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, 9 (7), e100677
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Carbon Monoxide Induces Heme oxygenase-1 to Modulate STAT3 Activation in Endothelial Cells via S-glutathionylation

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Carbon Monoxide Induces Heme oxygenase-1 to Modulate STAT3 Activation in Endothelial Cells via S-glutathionylation

Yan-Chang Yang et al. PLoS One.

Abstract

IL-6/STAT3 pathway is involved in a variety of biological responses, including cell proliferation, differentiation, apoptosis, and inflammation. In our present study, we found that CO releasing molecules (CORMs) suppress IL-6-induced STAT3 phosphorylation, nuclear translocation and transactivity in endothelial cells (ECs). CO is a byproduct of heme degradation mediated by heme oxygenase (HO-1). However, CORMs can induce HO-1 expression and then inhibit STAT3 phosphorylation. CO has been found to increase a low level ROS and which may induce protein glutathionylation. We hypothesized that CORMs increases protein glutathionylation and inhibits STAT3 activation. We found that CORMs increase the intracellular GSSG level and induce the glutathionylation of multiple proteins including STAT3. GSSG can inhibit STAT3 phosphorylation and increase STAT3 glutathionylation whereas the antioxidant enzyme catalase can suppress the glutathionylation. Furthermore, catalase blocks the inhibition of STAT3 phosphorylation by CORMs treatment. The inhibition of glutathione synthesis by BSO was also found to attenuate STAT3 glutathionylation and its inhibition of STAT3 phosphorylation. We further found that HO-1 increases STAT3 glutathionylation and that HO-1 siRNA attenuates CORM-induced STAT3 glutathionylation. Hence, the inhibition of STAT3 activation is likely to occur via a CO-mediated increase in the GSSG level, which augments protein glutathionylation, and CO-induced HO-1 expression, which may enhance and maintain its effects in IL-6-treated ECs.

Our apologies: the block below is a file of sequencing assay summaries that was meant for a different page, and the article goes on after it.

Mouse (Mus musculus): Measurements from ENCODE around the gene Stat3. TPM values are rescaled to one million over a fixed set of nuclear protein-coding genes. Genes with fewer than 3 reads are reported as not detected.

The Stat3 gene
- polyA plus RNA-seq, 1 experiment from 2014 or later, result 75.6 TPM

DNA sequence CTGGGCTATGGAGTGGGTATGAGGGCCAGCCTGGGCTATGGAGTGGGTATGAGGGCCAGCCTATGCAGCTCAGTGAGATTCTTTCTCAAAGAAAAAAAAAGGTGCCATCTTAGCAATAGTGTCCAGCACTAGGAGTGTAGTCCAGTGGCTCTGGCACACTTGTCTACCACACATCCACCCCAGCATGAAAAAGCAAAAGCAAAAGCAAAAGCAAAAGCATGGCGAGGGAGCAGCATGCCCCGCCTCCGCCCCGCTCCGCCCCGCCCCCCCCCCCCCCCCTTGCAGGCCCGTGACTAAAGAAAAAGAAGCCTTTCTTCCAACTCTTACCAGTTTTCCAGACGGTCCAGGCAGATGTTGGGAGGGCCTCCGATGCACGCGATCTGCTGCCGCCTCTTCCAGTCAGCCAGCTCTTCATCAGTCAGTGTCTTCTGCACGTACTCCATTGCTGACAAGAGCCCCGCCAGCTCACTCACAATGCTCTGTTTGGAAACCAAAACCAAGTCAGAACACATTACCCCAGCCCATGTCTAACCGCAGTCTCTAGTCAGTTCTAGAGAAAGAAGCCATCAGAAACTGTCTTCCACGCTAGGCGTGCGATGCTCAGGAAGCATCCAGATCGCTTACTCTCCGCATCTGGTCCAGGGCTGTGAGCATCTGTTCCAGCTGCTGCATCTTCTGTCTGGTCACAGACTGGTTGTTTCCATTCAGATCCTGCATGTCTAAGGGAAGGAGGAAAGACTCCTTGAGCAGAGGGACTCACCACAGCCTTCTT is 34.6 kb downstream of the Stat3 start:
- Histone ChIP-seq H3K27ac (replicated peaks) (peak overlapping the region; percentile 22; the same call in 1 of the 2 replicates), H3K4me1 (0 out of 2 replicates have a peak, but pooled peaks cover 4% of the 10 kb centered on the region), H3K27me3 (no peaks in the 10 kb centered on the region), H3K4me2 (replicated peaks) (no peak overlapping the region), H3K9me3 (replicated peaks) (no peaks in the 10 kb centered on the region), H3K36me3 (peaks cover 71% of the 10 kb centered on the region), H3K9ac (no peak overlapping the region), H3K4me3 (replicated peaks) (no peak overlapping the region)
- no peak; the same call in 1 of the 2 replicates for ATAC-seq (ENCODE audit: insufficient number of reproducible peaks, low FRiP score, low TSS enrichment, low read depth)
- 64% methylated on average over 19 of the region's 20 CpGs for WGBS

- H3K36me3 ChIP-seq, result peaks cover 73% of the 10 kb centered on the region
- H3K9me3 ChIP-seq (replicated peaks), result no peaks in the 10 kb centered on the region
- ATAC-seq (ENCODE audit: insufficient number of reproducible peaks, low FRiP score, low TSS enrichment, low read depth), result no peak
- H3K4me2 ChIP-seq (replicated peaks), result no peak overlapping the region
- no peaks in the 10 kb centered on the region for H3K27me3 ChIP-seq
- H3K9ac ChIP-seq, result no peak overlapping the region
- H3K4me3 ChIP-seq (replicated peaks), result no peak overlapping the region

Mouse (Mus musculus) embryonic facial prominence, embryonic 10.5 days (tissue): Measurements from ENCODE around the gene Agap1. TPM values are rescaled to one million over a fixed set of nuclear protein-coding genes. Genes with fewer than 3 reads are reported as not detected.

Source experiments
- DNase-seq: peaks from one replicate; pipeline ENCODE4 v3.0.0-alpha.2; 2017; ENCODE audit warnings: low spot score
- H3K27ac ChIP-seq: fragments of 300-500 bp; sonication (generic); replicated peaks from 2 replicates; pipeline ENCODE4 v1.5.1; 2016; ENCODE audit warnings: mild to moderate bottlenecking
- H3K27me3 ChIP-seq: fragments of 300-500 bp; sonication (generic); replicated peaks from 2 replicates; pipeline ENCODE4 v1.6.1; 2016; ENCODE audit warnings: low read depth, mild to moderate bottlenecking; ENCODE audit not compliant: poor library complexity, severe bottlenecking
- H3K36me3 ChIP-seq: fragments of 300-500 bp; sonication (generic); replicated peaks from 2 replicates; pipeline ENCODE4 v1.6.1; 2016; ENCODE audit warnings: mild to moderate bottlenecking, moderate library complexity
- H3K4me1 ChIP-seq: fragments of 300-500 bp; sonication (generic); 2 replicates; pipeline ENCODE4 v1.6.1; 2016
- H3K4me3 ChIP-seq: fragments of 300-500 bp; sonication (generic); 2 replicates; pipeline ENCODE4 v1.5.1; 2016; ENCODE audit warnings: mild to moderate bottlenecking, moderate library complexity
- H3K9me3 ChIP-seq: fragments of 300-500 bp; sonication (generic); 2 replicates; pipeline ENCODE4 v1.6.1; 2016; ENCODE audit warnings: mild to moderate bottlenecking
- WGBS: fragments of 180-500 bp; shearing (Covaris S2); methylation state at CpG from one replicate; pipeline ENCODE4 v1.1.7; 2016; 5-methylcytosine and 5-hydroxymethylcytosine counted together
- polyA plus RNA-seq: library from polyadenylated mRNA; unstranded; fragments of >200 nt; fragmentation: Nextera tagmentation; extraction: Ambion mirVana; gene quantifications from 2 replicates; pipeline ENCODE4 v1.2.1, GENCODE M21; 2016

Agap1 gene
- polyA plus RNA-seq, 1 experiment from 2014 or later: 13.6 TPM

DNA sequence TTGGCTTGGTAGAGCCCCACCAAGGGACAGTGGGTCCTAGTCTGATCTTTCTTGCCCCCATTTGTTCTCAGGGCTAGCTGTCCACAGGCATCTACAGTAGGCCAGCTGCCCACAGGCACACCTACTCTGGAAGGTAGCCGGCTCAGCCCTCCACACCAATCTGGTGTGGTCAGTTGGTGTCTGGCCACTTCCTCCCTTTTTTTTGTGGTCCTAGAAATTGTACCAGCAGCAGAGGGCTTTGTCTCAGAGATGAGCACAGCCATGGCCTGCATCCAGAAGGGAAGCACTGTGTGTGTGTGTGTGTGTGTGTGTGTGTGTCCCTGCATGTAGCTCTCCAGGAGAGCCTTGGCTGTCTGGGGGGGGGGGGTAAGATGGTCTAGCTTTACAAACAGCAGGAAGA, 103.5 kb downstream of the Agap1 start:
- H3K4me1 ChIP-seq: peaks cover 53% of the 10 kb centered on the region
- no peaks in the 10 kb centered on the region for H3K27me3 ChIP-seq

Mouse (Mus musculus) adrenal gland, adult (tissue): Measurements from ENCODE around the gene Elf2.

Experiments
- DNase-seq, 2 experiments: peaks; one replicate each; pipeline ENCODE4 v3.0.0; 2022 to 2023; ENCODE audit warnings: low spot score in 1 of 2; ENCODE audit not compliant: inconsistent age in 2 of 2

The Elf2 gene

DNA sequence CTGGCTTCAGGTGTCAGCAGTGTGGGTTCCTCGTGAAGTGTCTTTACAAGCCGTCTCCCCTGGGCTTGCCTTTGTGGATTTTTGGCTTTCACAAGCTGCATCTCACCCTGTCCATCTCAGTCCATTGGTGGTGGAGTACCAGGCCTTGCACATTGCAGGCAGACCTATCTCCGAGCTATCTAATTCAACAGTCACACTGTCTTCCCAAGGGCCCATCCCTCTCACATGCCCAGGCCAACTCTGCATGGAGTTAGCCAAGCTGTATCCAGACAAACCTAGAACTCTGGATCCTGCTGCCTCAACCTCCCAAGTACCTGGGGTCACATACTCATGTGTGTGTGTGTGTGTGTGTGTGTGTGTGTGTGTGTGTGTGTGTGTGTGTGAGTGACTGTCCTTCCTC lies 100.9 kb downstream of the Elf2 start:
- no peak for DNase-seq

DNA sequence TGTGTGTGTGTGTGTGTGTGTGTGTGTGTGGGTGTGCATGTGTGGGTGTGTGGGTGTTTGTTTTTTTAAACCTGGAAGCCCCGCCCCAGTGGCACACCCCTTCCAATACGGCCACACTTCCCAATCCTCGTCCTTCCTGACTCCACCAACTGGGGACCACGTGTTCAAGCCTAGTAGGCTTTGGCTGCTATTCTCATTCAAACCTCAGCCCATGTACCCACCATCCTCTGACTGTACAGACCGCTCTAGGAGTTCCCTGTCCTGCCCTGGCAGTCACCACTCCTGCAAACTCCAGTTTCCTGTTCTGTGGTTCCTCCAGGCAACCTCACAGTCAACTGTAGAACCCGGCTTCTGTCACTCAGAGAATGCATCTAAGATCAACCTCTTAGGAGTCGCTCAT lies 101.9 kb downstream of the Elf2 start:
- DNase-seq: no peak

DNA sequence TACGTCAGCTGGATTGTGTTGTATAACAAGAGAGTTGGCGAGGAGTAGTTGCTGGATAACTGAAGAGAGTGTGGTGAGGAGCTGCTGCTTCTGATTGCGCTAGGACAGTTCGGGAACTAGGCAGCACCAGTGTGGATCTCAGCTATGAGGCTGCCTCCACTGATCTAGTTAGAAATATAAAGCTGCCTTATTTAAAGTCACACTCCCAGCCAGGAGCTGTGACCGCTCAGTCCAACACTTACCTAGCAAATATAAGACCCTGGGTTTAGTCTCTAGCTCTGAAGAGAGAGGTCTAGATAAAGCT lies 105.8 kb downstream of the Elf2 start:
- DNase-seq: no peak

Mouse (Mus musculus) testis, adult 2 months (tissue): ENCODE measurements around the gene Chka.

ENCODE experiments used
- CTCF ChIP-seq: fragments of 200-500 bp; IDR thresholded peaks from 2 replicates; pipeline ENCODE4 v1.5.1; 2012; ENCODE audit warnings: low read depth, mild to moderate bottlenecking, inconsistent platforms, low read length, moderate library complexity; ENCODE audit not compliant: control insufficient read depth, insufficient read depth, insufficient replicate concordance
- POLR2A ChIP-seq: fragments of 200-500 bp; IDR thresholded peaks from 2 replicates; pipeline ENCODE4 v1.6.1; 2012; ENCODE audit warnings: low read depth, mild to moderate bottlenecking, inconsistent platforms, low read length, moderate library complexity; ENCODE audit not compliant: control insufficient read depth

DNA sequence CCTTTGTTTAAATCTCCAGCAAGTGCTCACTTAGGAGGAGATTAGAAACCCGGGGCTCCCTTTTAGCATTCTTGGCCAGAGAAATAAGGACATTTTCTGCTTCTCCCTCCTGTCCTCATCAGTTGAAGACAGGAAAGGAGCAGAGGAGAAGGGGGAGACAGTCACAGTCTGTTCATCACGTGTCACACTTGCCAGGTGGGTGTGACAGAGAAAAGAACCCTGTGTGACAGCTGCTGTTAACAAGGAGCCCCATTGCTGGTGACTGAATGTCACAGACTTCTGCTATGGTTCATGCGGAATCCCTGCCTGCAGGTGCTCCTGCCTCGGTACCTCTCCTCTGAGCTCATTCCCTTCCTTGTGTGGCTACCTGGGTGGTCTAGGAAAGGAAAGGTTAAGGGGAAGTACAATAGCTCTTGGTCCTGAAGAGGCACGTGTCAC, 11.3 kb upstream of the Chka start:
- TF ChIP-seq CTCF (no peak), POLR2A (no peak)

Conflict of interest statement

Competing Interests: The authors have declared that no competing interests exist.

Figures

Figure 1